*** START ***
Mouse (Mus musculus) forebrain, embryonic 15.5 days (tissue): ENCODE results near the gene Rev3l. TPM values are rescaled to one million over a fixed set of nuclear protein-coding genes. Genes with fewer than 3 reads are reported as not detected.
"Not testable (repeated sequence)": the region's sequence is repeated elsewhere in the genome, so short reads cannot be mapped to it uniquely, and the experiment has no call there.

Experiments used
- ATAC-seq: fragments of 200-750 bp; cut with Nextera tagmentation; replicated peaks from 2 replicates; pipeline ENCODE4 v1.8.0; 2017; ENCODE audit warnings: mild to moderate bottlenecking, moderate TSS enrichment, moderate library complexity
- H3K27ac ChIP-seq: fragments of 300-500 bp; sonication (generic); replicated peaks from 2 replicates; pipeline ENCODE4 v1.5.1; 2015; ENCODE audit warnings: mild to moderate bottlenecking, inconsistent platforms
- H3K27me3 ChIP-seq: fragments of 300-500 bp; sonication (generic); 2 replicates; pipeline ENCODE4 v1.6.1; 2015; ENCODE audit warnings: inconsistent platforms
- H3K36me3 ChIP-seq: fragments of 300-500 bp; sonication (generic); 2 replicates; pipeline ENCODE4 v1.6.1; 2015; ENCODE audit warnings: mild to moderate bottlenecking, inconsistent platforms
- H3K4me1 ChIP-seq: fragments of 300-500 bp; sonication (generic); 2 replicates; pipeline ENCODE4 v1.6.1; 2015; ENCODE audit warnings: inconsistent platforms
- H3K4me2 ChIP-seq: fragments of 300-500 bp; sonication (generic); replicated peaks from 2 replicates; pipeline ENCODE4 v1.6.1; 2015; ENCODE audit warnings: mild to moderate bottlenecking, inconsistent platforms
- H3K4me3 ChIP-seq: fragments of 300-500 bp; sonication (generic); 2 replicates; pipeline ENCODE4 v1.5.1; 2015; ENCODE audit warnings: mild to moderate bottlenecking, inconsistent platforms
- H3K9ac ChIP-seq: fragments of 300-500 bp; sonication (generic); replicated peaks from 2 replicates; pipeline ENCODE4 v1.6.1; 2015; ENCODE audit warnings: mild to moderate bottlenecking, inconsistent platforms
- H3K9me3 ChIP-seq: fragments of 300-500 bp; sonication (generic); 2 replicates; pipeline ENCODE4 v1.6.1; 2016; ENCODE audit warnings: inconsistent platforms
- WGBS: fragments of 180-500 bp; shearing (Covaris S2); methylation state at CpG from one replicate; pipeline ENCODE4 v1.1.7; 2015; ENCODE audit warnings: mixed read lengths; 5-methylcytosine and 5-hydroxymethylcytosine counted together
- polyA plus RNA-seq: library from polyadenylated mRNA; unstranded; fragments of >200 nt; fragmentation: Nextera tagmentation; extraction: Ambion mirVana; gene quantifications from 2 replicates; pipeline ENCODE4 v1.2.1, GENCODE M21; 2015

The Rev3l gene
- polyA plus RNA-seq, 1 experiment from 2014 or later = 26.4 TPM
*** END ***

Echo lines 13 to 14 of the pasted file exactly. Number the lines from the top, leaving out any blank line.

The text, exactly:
- WGBS: fragments of 180-500 bp; shearing (Covaris S2); methylation state at CpG from one replicate; pipeline ENCODE4 v1.1.7; 2015; ENCODE audit warnings: mixed read lengths; 5-methylcytosine and 5-hydroxymethylcytosine counted together
- polyA plus RNA-seq: library from polyadenylated mRNA; unstranded; fragments of >200 nt; fragmentation: Nextera tagmentation; extraction: Ambion mirVana; gene quantifications from 2 replicates; pipeline ENCODE4 v1.2.1, GENCODE M21; 2015